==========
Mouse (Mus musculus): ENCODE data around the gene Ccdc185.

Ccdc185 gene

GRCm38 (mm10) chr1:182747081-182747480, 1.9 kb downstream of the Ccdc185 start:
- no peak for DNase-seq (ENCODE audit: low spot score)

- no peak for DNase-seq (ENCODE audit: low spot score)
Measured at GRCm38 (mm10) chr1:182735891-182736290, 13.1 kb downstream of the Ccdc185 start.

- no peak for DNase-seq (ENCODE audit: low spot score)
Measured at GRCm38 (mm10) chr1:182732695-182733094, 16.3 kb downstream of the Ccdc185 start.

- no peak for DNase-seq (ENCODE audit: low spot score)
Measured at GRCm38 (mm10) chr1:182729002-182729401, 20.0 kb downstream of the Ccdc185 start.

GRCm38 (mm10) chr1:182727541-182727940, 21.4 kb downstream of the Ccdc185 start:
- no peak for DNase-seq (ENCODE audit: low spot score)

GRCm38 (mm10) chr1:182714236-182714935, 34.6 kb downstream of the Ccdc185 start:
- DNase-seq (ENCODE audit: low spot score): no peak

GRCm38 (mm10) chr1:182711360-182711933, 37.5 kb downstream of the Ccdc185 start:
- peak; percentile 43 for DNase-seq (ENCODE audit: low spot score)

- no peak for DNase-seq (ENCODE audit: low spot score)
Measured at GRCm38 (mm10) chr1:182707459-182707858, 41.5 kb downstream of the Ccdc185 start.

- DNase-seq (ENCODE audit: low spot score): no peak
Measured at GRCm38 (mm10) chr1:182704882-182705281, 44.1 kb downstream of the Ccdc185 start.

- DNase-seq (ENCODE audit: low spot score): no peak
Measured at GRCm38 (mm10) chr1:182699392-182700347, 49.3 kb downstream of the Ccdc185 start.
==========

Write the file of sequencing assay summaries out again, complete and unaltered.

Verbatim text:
Mouse (Mus musculus): ENCODE data around the gene Ccdc185.

Ccdc185 gene

GRCm38 (mm10) chr1:182747081-182747480, 1.9 kb downstream of the Ccdc185 start:
- no peak for DNase-seq (ENCODE audit: low spot score)

- no peak for DNase-seq (ENCODE audit: low spot score)
Measured at GRCm38 (mm10) chr1:182735891-182736290, 13.1 kb downstream of the Ccdc185 start.

- no peak for DNase-seq (ENCODE audit: low spot score)
Measured at GRCm38 (mm10) chr1:182732695-182733094, 16.3 kb downstream of the Ccdc185 start.

- no peak for DNase-seq (ENCODE audit: low spot score)
Measured at GRCm38 (mm10) chr1:182729002-182729401, 20.0 kb downstream of the Ccdc185 start.

GRCm38 (mm10) chr1:182727541-182727940, 21.4 kb downstream of the Ccdc185 start:
- no peak for DNase-seq (ENCODE audit: low spot score)

GRCm38 (mm10) chr1:182714236-182714935, 34.6 kb downstream of the Ccdc185 start:
- DNase-seq (ENCODE audit: low spot score): no peak

GRCm38 (mm10) chr1:182711360-182711933, 37.5 kb downstream of the Ccdc185 start:
- peak; percentile 43 for DNase-seq (ENCODE audit: low spot score)

- no peak for DNase-seq (ENCODE audit: low spot score)
Measured at GRCm38 (mm10) chr1:182707459-182707858, 41.5 kb downstream of the Ccdc185 start.

- DNase-seq (ENCODE audit: low spot score): no peak
Measured at GRCm38 (mm10) chr1:182704882-182705281, 44.1 kb downstream of the Ccdc185 start.

- DNase-seq (ENCODE audit: low spot score): no peak
Measured at GRCm38 (mm10) chr1:182699392-182700347, 49.3 kb downstream of the Ccdc185 start.